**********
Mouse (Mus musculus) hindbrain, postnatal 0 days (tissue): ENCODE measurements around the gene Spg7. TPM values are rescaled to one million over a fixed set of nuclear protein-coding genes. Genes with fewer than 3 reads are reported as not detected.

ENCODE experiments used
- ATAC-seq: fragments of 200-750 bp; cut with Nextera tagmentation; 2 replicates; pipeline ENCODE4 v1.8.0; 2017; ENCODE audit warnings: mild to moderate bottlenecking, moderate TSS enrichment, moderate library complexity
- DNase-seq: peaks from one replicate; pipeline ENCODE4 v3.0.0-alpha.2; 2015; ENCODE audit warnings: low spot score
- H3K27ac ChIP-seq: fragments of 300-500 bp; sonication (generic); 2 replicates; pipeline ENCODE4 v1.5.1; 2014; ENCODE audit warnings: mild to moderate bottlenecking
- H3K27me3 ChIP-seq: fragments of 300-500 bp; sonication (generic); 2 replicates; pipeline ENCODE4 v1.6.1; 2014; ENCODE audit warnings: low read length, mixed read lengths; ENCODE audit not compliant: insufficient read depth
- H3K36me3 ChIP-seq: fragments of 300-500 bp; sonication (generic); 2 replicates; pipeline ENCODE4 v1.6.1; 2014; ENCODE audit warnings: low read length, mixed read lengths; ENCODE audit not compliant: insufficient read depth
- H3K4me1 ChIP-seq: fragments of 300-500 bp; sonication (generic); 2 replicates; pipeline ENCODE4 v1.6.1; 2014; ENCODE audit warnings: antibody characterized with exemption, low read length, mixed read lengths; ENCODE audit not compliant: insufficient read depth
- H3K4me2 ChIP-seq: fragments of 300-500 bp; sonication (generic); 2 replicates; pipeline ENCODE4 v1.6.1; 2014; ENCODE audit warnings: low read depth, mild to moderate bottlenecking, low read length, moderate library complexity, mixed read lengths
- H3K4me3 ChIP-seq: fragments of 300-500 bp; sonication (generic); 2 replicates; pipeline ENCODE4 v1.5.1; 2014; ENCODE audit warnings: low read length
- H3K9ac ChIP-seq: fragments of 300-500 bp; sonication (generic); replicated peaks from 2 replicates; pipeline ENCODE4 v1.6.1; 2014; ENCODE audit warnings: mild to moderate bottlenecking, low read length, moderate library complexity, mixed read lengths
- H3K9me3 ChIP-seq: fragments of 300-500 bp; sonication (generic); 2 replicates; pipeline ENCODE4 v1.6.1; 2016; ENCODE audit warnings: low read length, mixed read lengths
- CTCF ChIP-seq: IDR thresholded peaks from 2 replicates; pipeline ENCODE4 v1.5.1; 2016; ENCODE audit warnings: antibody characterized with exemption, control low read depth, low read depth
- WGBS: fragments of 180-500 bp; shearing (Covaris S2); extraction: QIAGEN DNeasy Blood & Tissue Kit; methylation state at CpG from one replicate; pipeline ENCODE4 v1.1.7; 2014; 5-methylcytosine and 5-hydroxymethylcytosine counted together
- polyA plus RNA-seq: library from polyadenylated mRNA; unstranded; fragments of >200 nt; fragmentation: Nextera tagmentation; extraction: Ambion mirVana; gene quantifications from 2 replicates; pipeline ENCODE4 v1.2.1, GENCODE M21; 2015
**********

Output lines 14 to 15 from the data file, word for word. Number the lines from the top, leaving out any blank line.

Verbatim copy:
- WGBS: fragments of 180-500 bp; shearing (Covaris S2); extraction: QIAGEN DNeasy Blood & Tissue Kit; methylation state at CpG from one replicate; pipeline ENCODE4 v1.1.7; 2014; 5-methylcytosine and 5-hydroxymethylcytosine counted together
- polyA plus RNA-seq: library from polyadenylated mRNA; unstranded; fragments of >200 nt; fragmentation: Nextera tagmentation; extraction: Ambion mirVana; gene quantifications from 2 replicates; pipeline ENCODE4 v1.2.1, GENCODE M21; 2015